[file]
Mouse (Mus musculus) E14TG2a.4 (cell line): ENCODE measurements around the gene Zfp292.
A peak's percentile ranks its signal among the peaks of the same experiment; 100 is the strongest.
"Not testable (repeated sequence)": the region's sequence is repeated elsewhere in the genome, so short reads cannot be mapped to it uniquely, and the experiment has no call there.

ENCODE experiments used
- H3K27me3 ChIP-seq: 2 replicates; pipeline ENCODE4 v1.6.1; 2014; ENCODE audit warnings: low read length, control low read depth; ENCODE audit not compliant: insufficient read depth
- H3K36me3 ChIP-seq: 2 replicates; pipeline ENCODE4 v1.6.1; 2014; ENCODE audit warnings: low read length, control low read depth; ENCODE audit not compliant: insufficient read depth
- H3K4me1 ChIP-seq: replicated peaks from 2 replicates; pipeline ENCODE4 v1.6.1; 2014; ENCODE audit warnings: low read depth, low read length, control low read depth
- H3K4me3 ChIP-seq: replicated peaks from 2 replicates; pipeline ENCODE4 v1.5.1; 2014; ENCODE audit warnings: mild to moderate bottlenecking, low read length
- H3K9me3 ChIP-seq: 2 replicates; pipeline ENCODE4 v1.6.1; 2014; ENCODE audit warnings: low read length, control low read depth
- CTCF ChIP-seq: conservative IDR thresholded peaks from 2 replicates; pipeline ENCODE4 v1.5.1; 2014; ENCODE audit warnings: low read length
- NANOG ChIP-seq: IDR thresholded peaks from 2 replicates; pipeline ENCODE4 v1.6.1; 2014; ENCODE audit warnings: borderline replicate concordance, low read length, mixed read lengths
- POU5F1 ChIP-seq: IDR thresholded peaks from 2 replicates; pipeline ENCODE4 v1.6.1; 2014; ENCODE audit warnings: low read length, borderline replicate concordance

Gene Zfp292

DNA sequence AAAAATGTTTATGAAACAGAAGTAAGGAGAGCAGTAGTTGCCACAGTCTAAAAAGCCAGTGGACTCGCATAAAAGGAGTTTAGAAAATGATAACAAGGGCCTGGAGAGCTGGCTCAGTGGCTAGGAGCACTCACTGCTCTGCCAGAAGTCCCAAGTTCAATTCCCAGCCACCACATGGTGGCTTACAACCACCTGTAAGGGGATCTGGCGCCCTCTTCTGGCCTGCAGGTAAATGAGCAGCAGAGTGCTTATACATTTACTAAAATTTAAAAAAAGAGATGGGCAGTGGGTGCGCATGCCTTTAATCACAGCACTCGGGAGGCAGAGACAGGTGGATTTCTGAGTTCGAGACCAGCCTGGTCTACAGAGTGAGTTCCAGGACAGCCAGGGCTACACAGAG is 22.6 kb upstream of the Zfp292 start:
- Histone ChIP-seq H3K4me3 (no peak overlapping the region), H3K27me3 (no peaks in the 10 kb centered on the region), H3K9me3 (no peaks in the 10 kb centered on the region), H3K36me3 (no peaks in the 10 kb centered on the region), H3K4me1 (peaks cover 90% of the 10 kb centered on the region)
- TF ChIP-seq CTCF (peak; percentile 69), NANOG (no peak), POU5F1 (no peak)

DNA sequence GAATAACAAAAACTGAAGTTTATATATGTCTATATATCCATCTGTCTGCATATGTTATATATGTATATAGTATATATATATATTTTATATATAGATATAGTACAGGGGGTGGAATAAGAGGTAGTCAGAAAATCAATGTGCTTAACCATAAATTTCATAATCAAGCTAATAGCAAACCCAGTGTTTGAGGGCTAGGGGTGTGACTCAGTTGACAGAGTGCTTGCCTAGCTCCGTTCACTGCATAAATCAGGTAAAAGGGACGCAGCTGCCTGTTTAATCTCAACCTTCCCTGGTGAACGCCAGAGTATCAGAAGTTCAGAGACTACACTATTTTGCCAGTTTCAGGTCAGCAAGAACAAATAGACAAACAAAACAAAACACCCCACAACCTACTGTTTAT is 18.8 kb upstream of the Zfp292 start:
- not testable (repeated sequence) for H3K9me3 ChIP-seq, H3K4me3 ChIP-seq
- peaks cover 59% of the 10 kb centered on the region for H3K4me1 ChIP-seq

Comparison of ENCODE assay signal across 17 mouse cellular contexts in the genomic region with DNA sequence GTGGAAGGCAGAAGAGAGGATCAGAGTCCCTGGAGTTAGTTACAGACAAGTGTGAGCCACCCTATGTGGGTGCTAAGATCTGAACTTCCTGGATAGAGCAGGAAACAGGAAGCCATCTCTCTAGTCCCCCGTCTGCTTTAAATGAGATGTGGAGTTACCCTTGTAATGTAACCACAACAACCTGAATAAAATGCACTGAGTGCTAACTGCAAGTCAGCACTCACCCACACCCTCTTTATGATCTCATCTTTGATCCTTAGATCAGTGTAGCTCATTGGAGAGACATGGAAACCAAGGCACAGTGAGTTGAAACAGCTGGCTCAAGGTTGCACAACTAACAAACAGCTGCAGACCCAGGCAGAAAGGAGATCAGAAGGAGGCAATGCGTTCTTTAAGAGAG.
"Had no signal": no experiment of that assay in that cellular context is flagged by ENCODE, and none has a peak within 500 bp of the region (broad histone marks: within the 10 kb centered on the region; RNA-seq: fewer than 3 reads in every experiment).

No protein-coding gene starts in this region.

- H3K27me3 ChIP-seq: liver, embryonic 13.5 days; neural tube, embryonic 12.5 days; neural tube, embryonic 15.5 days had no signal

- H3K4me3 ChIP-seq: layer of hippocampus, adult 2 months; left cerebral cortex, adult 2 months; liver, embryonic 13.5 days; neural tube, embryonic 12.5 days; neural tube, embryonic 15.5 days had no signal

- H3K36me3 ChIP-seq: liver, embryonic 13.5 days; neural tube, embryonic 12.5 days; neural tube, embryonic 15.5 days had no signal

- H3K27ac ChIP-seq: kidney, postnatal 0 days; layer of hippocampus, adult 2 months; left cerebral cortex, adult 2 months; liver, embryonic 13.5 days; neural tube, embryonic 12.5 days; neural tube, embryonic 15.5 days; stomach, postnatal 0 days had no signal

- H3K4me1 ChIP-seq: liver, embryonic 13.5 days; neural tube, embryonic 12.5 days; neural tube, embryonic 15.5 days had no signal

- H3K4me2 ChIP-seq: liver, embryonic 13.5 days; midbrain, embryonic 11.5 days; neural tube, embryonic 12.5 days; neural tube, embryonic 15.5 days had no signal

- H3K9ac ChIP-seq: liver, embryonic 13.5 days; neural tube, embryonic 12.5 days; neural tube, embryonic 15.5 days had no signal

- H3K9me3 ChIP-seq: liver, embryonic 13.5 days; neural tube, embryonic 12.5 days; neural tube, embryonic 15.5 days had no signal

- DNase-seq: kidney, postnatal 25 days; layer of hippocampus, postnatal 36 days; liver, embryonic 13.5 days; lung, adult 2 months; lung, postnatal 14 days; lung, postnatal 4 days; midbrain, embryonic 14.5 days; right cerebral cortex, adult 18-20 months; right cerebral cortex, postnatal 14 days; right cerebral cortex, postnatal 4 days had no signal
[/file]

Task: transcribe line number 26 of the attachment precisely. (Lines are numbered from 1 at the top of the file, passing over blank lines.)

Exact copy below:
- H3K27ac ChIP-seq: kidney, postnatal 0 days; layer of hippocampus, adult 2 months; left cerebral cortex, adult 2 months; liver, embryonic 13.5 days; neural tube, embryonic 12.5 days; neural tube, embryonic 15.5 days; stomach, postnatal 0 days had no signal